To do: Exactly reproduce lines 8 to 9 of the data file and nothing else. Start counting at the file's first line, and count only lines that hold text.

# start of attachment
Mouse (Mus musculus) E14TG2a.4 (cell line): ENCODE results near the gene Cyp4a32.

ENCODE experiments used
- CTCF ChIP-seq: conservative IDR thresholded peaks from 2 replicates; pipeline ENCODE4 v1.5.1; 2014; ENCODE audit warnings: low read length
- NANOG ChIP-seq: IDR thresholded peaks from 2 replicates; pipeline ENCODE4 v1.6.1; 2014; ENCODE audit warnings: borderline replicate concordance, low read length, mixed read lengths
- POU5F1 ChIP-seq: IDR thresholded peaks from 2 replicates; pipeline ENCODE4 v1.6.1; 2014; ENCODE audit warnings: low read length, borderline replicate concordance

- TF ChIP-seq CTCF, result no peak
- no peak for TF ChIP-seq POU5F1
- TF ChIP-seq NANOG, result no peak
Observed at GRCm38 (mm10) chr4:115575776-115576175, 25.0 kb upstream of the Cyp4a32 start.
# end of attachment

- TF ChIP-seq NANOG, result no peak
Observed at GRCm38 (mm10) chr4:115575776-115576175, 25.0 kb upstream of the Cyp4a32 start.